You need to see the market's different needs. There will always be people that have the need and the preference to receive their parcel at home. Still, there is one part of the market in terms of consumers that either they are not at home to receive the parcel or schedule a delivery with the courier, or they want to protect their privacy, like many people buying sex toys online. There is a need to have different options for the consumer to choose from. I'll give you an example. Before the food delivery – the on-demand food delivery companies – people were not used to buying food online, except maybe MacDonald's, Pizza Hut, or KFC. Now everyone is ordering food online. Why? Because the ecosystem was built.

It's the same with parcel lockers. Once you have the network, the convenience, the freedom of choice – lockers give the consumer freedom of choice – you can decide. You check out and choose between home delivery, office delivery, locker pickup in the metro station in Madrid, or a pickup point in the convenience store next to your office. You will decide which is more convenient for you. It's on the consumer side.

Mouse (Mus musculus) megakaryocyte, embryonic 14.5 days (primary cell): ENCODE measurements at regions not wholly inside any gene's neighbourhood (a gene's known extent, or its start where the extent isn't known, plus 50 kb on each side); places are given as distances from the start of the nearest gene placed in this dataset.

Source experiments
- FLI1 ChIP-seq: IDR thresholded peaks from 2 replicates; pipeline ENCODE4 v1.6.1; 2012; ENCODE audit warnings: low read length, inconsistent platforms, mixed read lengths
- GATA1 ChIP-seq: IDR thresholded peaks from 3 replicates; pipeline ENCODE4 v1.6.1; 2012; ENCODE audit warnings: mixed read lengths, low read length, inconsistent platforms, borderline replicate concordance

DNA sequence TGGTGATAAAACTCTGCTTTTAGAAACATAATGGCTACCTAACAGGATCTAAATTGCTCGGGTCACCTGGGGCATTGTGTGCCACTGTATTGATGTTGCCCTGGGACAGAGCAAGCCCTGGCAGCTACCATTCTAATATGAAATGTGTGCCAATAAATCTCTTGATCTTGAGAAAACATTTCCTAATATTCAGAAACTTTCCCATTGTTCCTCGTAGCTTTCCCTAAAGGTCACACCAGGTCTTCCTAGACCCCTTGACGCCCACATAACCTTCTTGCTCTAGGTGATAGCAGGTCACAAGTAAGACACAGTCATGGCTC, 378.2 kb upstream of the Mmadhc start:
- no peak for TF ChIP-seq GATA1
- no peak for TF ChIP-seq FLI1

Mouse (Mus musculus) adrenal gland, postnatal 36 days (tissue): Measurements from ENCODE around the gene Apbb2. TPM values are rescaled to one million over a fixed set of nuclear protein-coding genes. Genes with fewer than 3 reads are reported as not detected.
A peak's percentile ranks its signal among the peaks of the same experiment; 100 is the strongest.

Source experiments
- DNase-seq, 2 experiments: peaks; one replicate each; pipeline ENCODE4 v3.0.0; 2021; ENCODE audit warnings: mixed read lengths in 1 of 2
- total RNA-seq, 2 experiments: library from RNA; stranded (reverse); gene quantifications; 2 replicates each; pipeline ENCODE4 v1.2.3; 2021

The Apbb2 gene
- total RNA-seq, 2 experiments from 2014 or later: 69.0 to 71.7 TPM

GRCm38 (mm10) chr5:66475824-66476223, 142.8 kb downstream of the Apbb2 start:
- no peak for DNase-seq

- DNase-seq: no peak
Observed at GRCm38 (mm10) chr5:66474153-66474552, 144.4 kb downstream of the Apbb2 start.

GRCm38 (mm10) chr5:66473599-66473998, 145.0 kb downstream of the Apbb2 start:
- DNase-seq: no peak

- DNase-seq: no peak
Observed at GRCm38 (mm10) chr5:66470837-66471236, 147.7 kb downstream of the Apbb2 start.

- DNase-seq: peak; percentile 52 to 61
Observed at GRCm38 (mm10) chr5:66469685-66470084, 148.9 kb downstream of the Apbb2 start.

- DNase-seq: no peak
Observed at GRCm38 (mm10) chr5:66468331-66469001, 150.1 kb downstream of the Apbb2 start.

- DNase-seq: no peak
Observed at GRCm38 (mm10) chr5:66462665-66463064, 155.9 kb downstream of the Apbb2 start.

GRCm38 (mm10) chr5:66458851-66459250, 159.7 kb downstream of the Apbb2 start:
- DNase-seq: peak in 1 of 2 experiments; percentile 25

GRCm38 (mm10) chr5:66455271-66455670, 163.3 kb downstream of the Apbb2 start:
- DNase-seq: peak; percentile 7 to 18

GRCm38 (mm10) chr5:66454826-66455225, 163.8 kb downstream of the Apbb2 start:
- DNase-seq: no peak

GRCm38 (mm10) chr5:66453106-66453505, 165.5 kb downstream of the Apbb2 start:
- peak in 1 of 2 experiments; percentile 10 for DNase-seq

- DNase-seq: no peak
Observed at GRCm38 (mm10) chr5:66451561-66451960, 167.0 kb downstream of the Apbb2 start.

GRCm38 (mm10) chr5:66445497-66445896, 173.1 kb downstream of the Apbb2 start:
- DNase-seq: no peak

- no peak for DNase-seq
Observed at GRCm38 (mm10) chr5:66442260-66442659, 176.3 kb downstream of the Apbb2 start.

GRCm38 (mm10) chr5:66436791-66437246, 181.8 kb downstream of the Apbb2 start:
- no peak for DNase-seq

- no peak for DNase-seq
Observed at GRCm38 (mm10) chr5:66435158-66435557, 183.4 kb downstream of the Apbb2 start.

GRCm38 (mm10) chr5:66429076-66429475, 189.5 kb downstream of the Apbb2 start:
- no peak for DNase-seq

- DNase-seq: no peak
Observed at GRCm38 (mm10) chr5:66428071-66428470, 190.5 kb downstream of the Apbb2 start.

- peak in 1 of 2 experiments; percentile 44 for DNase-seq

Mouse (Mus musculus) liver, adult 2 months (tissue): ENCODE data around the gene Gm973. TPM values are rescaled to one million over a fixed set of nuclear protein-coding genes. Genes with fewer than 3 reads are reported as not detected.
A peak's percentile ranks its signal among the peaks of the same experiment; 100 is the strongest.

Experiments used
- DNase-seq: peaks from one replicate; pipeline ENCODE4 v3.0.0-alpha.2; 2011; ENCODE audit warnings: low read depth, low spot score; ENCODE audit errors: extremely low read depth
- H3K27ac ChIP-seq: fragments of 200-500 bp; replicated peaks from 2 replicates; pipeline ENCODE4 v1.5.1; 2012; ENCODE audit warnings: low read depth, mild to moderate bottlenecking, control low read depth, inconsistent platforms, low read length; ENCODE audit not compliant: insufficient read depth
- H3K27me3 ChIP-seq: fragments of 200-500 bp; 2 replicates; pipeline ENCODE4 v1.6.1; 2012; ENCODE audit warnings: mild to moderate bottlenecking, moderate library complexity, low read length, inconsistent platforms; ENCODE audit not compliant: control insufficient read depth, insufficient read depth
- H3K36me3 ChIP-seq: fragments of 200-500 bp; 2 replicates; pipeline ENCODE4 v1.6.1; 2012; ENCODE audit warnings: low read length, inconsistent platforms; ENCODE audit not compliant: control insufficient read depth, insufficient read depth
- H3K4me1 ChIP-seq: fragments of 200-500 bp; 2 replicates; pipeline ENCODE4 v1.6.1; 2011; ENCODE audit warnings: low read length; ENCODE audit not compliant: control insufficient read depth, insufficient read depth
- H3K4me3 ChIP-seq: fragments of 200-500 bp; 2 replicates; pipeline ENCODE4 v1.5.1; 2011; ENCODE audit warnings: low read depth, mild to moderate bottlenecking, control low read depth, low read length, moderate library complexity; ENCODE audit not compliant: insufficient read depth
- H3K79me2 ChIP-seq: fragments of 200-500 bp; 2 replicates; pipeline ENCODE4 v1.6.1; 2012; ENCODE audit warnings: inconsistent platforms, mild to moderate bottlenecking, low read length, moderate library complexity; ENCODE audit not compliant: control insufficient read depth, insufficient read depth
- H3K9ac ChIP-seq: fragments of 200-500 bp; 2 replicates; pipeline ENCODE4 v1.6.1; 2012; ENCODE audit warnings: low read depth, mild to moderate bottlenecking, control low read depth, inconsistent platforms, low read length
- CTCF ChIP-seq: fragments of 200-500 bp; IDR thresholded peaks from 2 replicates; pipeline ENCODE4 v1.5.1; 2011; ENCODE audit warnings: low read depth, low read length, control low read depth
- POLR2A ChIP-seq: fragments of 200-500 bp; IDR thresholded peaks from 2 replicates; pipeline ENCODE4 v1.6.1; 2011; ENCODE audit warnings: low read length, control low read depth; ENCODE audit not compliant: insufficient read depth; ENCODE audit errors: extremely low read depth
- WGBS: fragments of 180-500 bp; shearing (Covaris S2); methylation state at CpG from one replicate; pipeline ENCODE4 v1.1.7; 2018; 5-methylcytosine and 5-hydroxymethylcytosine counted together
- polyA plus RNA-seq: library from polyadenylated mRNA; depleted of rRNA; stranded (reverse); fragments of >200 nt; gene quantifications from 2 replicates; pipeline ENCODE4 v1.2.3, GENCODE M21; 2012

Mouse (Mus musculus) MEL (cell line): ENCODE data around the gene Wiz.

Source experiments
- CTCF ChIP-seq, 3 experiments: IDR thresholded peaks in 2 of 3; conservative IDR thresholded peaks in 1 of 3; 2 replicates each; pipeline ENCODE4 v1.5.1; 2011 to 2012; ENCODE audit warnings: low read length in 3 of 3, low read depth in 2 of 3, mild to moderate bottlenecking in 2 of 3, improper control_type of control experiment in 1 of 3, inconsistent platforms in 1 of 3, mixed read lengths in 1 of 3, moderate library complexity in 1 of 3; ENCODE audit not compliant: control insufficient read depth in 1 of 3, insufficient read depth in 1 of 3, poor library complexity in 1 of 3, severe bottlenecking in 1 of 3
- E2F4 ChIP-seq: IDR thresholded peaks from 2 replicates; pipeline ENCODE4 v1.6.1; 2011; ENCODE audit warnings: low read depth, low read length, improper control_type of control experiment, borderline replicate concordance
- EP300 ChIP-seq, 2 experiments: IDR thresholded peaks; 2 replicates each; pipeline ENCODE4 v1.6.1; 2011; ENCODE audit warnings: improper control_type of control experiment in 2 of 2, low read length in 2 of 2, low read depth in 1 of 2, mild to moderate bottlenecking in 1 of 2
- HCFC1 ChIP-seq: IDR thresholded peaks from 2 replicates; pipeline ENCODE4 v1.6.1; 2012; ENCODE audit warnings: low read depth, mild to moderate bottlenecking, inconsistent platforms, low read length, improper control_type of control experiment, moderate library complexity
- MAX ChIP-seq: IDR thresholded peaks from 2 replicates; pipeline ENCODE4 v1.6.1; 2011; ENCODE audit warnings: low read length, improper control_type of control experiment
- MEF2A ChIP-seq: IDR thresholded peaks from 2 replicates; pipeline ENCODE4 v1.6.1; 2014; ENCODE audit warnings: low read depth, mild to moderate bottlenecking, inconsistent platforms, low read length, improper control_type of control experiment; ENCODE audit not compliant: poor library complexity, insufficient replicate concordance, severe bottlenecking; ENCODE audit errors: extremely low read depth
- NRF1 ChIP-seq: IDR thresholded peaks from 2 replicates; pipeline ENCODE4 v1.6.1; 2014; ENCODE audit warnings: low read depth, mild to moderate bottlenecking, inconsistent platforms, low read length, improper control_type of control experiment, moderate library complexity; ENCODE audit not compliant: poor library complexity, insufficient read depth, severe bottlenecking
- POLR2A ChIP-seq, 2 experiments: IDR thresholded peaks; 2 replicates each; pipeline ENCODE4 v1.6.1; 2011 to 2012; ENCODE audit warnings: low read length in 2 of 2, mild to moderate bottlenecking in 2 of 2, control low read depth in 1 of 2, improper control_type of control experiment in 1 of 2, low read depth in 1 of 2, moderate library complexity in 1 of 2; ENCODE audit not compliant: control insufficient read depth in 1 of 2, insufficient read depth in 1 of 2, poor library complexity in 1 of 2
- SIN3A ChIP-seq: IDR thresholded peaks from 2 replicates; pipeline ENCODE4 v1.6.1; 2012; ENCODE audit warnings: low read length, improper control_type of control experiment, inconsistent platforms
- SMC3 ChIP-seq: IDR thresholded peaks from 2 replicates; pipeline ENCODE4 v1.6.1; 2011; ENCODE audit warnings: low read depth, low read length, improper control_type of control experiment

From the courier side, if they get to the point where they cannot handle more than a certain number of parcels, they need to find alternative solutions and automation to increase the efficiency of a single carrier. There is a push on the logistics side and a change of habit on the consumer side. Maybe not every country will be suitable for parcel lockers. Still, Poland, for example, is becoming very hot because you have 15,000 lockers from InPost, Allegro is building their network, and Polish Post is building their network. I'm giving you news that isn't public yet, but next Monday, Polish Post will announce a network of 2,000 lockers, and Orlen, the largest petrol station company, is also building a network of lockers and pickup points. You see this pipe of InPost being the largest, and there are still another three or four companies trying to build networks.